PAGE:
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At 59:14 in this video, the expectation value of the energy of a harmonic oscillator is $$ \langle E \rangle = \int ||\tilde{\Psi}(p)||^2 \frac{p^2}{2m}\ \mathrm dp + \int ||\Psi(x)||^2\frac{m\omega^2}{2}x^2\ \mathrm dx\tag 1$$ My question is how was this equation reached? This was my attempt:$$\langle E \rangle = \int {\Psi}^*(x)~\hat{E}~\Psi(x)\ \mathrm dx=\int {\Psi}^*(x)\left(-\frac{\hbar ^2}{2m}\frac{\partial ^2 \Psi(x)}{\partial x ^2}\right)\ \mathrm dx + \int {\Psi}^*(x)\frac{m\omega^2}{2}\Psi(x)\ \mathrm dx $$

but I can't get any further. How can I reach equation $(1)$?

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    $\begingroup$ You just have to use the definition of $p$ and $\lvert\lvert \Psi\rvert\rvert$ and you're done. Please note that homework-like questions are off-topic here. $\endgroup$ – ACuriousMind Jun 17 '16 at 21:23
  • $\begingroup$ Hi Ayumu Kasugano. If you haven't already done so, please take a minute to read the definition of when to use the homework-and-exercises tag, and the Phys.SE policy for homework-like problems. $\endgroup$ – Qmechanic Jun 19 '16 at 5:37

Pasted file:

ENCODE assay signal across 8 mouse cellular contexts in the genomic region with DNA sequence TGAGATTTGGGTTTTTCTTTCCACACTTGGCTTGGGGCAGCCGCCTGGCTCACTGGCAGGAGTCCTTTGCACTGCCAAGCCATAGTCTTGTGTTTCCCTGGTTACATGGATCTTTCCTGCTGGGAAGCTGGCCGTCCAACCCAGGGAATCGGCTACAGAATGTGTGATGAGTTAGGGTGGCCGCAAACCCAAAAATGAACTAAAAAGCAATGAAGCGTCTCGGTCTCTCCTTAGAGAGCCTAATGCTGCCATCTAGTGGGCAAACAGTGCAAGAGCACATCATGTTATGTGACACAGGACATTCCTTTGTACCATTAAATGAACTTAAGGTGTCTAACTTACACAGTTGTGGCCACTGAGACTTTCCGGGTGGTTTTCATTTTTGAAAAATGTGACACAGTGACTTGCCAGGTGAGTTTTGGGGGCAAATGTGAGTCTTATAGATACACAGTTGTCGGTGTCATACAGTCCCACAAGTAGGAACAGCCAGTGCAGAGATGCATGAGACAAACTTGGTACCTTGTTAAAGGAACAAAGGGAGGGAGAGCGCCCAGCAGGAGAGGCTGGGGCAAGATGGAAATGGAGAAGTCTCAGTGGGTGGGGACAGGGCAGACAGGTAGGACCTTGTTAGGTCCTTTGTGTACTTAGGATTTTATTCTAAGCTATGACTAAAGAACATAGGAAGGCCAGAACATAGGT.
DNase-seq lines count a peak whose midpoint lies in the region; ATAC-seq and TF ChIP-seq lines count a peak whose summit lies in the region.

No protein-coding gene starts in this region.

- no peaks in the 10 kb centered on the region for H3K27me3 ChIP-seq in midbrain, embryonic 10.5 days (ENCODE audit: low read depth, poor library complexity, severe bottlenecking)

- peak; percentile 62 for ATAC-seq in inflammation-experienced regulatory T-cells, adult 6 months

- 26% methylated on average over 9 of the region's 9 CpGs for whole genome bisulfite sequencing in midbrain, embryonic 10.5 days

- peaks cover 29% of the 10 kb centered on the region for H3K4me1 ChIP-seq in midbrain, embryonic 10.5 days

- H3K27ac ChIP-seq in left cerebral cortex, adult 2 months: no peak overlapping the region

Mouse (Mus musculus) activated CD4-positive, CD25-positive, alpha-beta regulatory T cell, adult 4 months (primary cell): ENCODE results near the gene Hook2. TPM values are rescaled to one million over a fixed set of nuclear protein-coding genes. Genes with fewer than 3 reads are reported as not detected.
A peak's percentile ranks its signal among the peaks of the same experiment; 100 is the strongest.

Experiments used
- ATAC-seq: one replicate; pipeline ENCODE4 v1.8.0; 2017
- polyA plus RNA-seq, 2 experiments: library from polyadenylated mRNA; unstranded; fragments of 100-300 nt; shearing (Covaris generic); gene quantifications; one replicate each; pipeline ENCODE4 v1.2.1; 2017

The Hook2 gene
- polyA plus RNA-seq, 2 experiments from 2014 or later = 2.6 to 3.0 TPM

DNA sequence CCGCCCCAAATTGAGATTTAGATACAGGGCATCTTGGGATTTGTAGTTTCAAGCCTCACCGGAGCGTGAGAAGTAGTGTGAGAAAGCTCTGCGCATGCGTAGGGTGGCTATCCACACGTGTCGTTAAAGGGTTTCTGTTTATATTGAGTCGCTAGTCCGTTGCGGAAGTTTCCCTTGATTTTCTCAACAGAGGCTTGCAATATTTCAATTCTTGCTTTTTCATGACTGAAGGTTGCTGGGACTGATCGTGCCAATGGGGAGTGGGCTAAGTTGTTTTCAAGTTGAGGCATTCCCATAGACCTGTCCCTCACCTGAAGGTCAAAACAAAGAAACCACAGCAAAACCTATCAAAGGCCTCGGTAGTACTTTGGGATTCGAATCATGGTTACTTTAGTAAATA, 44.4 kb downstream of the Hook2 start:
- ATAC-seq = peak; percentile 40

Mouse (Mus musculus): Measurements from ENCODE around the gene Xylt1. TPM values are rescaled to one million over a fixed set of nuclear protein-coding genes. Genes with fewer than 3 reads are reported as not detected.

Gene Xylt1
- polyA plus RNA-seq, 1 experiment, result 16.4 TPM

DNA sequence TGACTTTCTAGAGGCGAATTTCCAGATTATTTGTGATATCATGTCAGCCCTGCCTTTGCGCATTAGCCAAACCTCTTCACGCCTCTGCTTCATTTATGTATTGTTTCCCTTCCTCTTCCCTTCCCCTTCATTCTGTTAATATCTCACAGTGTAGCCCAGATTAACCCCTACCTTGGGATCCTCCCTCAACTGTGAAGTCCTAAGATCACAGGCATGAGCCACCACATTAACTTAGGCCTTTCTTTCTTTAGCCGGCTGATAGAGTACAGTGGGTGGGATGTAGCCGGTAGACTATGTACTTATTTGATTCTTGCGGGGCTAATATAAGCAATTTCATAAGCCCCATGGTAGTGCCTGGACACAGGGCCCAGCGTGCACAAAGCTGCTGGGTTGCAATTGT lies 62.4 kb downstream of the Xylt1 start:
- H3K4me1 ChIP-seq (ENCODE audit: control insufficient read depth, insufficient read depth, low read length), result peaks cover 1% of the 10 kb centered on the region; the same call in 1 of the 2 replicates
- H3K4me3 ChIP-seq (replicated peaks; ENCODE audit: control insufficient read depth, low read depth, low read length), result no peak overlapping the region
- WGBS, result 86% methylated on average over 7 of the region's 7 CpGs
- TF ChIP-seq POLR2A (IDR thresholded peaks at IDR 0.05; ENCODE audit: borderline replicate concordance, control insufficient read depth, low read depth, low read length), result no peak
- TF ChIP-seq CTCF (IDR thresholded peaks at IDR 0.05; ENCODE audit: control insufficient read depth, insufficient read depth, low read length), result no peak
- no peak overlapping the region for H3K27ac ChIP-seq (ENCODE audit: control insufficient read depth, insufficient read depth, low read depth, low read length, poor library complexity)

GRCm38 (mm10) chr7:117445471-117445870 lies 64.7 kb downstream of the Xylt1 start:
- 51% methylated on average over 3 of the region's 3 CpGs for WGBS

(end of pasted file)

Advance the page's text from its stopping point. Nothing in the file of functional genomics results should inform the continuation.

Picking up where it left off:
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You missed off an $x^2$ term in the potential in the Schrödinger equation. $V(x)=\frac{1}{2}m\omega^2x^2$ for a harmonic oscillator. Then remember the definition of the momentum operator is $\hat{p}=-i\hbar\frac{\partial}{\partial x}$.

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When you write down the expectation value of $H$, as its composed of two pieces:

$$H=\frac{P^2}{2m}+\frac12 m\omega^2 X^2$$

you have two different expectation values:

$$\langle H\rangle=\langle \frac{P^2}{2m}\rangle+\langle\frac12 m\omega^2 X^2\rangle$$

For the first one, you can proceed as you did but if you want to reproduce exactly the other answer you should introduce the momentum basis instead of the coordinate one:

$$\langle \frac{P^2}{2m}\rangle= \langle\psi| \frac{P^2}{2m}|\psi\rangle =\int_{-\infty}^\infty dp \langle \psi| \frac{P^2}{2m} |p\rangle\langle p|\psi\rangle= \text{have fun with the rest of calculation :)}$$

For the second term, the choice of coordinates is correct but as it has been already pointed out you’re missing a $x^2$

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